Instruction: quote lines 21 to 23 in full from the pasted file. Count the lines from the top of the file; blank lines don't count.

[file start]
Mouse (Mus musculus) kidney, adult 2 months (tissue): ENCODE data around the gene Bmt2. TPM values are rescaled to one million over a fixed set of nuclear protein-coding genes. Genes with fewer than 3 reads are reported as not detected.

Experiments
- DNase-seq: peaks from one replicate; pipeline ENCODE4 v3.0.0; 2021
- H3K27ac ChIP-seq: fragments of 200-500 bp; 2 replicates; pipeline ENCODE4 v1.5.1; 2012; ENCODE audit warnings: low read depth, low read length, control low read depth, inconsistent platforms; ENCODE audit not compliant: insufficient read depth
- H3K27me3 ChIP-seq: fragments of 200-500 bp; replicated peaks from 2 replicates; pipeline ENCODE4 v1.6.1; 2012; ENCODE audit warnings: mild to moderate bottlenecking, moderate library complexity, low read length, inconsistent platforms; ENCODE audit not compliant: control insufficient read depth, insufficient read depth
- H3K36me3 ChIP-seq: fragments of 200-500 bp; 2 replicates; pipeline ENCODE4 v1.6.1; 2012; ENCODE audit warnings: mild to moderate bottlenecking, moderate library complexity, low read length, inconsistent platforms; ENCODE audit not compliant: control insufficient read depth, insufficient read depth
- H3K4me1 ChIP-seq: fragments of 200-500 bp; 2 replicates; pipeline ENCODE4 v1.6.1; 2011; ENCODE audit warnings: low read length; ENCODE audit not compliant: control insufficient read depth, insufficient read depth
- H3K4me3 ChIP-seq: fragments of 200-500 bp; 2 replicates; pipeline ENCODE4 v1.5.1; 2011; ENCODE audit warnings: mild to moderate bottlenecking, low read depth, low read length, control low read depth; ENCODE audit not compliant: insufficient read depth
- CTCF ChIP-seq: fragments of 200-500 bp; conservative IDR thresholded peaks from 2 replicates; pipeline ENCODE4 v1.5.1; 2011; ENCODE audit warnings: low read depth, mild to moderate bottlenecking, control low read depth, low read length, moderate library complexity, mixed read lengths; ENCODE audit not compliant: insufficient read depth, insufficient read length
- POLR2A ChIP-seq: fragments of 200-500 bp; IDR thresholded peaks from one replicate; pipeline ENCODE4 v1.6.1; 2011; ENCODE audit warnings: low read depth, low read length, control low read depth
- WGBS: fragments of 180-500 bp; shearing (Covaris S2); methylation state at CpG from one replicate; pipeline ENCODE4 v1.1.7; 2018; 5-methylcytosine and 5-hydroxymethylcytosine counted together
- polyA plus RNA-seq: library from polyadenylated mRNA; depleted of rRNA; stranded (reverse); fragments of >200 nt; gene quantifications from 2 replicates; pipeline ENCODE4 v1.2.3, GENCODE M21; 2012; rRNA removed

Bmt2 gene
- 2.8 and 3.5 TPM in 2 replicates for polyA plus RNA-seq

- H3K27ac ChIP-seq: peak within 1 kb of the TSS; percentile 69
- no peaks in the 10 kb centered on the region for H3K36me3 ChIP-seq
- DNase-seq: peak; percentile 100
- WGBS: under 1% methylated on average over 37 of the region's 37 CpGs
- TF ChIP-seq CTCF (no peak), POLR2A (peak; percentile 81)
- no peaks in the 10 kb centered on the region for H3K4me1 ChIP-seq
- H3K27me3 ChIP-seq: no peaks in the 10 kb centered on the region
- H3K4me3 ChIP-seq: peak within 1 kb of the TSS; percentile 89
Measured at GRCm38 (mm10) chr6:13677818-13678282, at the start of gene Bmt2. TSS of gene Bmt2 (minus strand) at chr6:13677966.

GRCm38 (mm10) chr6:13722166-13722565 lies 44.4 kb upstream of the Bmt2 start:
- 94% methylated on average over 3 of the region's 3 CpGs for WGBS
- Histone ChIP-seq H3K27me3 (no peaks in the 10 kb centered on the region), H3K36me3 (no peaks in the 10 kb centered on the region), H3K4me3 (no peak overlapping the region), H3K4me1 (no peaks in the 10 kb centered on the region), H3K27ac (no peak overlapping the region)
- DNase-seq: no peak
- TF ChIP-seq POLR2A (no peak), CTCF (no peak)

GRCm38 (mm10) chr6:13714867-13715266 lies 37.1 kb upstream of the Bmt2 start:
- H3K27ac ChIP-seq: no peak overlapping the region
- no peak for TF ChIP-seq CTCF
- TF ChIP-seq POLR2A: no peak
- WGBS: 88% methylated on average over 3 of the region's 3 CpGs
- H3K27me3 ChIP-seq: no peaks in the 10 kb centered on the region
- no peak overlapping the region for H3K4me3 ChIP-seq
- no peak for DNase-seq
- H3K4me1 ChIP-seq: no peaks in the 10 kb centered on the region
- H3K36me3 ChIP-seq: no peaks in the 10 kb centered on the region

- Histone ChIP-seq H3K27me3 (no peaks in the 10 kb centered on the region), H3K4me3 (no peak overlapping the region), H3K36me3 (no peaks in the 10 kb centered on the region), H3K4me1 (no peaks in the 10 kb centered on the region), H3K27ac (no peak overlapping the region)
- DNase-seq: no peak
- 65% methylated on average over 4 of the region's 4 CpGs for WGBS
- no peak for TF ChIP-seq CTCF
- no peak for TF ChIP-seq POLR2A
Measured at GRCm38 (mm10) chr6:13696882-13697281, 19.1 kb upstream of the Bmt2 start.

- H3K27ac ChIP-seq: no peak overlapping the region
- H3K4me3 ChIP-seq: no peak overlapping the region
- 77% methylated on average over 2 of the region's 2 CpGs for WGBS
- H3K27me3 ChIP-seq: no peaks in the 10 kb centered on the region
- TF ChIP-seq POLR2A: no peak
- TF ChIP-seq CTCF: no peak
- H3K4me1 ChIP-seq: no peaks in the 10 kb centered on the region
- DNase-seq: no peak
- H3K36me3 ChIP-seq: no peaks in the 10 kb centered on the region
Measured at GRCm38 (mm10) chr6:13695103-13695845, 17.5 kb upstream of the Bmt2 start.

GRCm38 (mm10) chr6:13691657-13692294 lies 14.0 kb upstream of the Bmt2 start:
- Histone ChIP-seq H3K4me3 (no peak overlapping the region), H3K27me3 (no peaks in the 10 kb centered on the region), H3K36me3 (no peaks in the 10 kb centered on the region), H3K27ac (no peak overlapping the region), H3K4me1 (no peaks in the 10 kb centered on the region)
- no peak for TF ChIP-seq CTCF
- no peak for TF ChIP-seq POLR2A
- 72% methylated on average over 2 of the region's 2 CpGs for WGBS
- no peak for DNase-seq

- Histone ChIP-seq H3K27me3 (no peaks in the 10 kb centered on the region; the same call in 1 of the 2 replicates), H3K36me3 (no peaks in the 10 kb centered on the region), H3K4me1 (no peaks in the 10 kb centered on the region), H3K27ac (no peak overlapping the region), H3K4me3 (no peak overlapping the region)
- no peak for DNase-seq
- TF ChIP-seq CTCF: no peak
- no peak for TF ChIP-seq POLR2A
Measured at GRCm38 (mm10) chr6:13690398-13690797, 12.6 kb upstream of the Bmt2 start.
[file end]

- H3K27me3 ChIP-seq: no peaks in the 10 kb centered on the region
- H3K4me3 ChIP-seq: peak within 1 kb of the TSS; percentile 89
Measured at GRCm38 (mm10) chr6:13677818-13678282, at the start of gene Bmt2. TSS of gene Bmt2 (minus strand) at chr6:13677966.